Steroids, although helpful in reducing inflammation in the joint tissue can sometime contribute to further damage if used long term. Steroid treatment has its preferred place for certain disease processes and your veterinarian will discuss all of your options with you.
Non-steroidal anti-inflammatories such as Meloxicam, Dermaxx, Rimadyl, Previcox, Onsior can have the most noticeable beneficial affect on the arthritic patient. They can also have a down side and should be monitored carefully with frequent blood work to monitor kidneys and liver and gastrointestinal checkups.
Laser is a non-invasive modality used to manage the pain of arthritis, DJD, Hip dysplasia, elbow dysplasia, spondylosis and many other conditions. It can be safely used while administering other medications and with NO side affects. Infrared light is administered to the affected point, it will start to heat internally. Injured or damaged tissue will absorb the photons of the light and become stimulated. This stimulation increases the metabolism of the cells and begins healing. There is an almost immediate sense of pain relief during this therapy and because it is non-invasive it becomes a treatment of choice for most pet owners.
Physical therapy and arthritis
Physical therapy can be very beneficial for the arthritic patient. The use hydrotherapy, electrical stimulation and therapeutic exercises can help manage your pets discomfort, maintain joint range of motion, stretch and exercise joint tissue and maintain important muscle mass that will support these affected joints. Massage is also a very important modality used to alleviate the pain associated with arthritis and DJD. I cannot express enough how important it is to manage muscle tissue in the arthritic (senior) patient to maintain strength and flexibly. This can mean the difference in reducing slip and fall accidents and speed of recovery from injuries.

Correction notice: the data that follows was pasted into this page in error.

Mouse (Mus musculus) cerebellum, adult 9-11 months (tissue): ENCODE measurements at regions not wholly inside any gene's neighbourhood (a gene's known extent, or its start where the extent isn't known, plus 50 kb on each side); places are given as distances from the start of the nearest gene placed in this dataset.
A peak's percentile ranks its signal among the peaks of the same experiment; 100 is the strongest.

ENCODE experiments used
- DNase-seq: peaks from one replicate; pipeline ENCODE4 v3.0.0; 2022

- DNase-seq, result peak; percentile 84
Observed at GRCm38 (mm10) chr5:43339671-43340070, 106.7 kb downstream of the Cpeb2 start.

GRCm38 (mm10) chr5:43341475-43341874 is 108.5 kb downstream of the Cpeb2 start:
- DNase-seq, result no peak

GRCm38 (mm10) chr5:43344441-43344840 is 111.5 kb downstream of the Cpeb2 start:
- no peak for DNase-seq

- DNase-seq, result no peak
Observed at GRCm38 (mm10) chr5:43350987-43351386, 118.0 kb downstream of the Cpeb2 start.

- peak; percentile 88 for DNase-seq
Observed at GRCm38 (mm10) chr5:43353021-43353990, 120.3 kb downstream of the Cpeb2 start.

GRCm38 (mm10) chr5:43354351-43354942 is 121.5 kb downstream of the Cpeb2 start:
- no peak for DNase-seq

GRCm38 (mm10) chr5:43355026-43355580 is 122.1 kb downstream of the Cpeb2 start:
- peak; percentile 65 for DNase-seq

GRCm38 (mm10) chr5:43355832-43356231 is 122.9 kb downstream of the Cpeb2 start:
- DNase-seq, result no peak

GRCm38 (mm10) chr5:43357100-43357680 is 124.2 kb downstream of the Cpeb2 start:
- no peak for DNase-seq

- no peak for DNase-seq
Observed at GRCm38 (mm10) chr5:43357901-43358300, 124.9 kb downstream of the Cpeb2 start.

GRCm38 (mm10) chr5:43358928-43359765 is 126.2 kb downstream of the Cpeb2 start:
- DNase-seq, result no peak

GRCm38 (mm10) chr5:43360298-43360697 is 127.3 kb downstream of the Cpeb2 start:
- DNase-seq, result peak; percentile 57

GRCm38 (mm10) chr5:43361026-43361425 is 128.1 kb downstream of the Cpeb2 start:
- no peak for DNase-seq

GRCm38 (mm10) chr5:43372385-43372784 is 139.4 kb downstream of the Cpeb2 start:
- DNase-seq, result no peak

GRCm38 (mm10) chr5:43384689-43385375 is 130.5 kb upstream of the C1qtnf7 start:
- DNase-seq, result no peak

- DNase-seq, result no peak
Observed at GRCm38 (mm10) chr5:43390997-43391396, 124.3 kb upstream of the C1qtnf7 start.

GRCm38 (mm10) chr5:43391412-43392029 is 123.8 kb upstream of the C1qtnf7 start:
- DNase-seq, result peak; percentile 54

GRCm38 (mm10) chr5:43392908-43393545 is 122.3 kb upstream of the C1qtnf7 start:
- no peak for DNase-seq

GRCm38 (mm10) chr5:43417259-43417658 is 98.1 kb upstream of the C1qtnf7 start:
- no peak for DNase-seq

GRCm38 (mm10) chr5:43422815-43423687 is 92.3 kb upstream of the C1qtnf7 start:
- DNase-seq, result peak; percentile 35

Environmental adjustments that can help
With our arthritic pets it is also imperative to make changes in the environment to increase their comfort. These changes will make life easier for your pet in maneuvering around the house and not fear of falling. Some of the changes owners make in their home are as follows;
1) Introducing a raised feeding bowl to keep the body in a neutral position for the spine and elbows
2) Therapeutic beds can be helpful in resonating the pets body heat and providing comfort for the joints
3) Regular activity-adjust to your pet’s current speed but maintain frequent activity to reduce times of inactivity and increased stiffness
4) Placing area rugs or runners in the most common traffic areas for your pet
5) Keeping their feeding area on the same level, avoiding stairs (important for cat owners to also keep the litter on the same level) (also you may have to adjust the litter boxes height as it may be difficult to get into)
6) The use of ramps to get into the vehicle or on the furniture
7) Keeping the fur on the bottom of the feet trimmed and the nails trimmed
These are just a few things that can easily be change in your home to accommodate your arthritic or aging pet. It will make their life more comfortable and you will worry less.
Arthritis and DJD are progressive diseases but with the proper management using a multimodal approach of medication and physical therapy you can help you help your pet live a happy and healthy life.
If your pet has been diagnosed with arthritis talk to you veterinarian today about all of the things you can be doing to help. Your pet will thank you.